The parallel experiences of treating hundreds of couples over forty-seven years while at the same time learning how to love one woman well have taught me several enduring truths about marriage:
- Marriage has never been, nor will it ever be a solution to loneliness.
- The “institution” of marriage doesn’t offer a quick and painless path to intimacy and love.
- Marriage is—if nothing else—a challenge: to your ego, your character, your values, your sense of entitlement, your theories about love and commitment
- There is no relationship more powerful, more aptly suited, and more perfectly designed to facilitate a transformation—
- toward personal responsibility
- from demanding to giving
- to a deeply intimate and loving connection
- to a life of depth, meaning, and purpose
Such is marriage—a complex web of emotion, desire, passion, boredom, conflict, connection, loneliness, obligation, pain, joy, rage, and despair. And, at the center—love. Not the romance-novel, falling-in-love variety, but a love built on struggle, commitment, and, above all else, a deep feeling of friendship and connection that comes from the certainty that no matter how many times we lose our way, we’ll do what we must to return to one other.
The Cracks that Lead to an Affair
A marital crisis, such as an affair, doesn’t erupt without warning, nor does it explode without a context.
A violent, seismic fracture such as an affair may be the shock that cracks the illusion of marital harmony. However, a trained observer would have sensed the small fissures and fault lines that were trembling below the surface: resentments too trivial to acknowledge, a subtle yet growing distance, awkwardness where there once was a flow, decreased sexual desire, etc.
Twenty-five years ago, Toby Klein Greenwald and I began the WholeFamily Center, www.wholefamily.com, a website on marital and family relations. Our goal was to create an experience of family life from the inside. Using multimedia family dramas, we involve visitors in everyday conflicts of families very similar to their own. We also conducted multiple surveys on monogamy and infidelity.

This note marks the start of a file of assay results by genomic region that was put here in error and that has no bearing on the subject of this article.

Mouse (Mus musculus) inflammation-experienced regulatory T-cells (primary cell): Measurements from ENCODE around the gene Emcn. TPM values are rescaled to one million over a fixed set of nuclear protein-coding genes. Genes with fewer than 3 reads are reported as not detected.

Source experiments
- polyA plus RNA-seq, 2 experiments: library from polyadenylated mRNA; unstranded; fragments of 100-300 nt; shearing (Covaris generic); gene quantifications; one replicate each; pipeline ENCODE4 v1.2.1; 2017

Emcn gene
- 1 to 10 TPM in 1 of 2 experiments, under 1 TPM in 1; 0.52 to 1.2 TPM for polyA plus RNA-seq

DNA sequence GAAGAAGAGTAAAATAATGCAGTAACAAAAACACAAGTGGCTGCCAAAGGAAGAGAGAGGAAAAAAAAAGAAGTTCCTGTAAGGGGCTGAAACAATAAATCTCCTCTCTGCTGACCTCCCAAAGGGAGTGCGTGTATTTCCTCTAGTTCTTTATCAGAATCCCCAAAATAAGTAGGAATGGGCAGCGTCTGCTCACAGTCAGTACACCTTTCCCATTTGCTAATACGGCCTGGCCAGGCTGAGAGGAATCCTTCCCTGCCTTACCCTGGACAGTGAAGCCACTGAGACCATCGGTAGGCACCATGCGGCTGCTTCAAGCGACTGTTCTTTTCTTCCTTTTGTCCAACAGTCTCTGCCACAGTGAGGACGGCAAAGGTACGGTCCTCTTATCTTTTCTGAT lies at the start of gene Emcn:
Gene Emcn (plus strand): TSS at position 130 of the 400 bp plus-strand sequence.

Based on our results, 100% of the 1543 respondents to our survey stated that monogamy is essential for a stable marriage. Yet, according to another WholeFamily survey which matched other reliable studies, there is a 40% chance that one or both partners will have an affair. Yet, when a spouse discovers the deception, the reaction is always shock and rage—certainly not, “What do you expect? We’re your average married couple.”
So, why will 40% of couples turn their back on their principles and risk breaking up their families?
And why is it that every survey and letter communicate the same message: “It’s not the affair that I want. What I really want is to find love, passion, and emotional connection within my marriage.”
The simple answer is marital neglect and the accompanying feelings of loneliness, resentment, and distance.
A marriage ignored is a marriage waiting for a crisis.
Dr. Michael Tobin, takes a deep dive into the question of monogamy and infidelity in a 20-part series called The Marital Odyssey, How to Affair-Proof Your Marriage and Create Lasting Love. The series appears on The Psychology Todaywebsite and his personal website.
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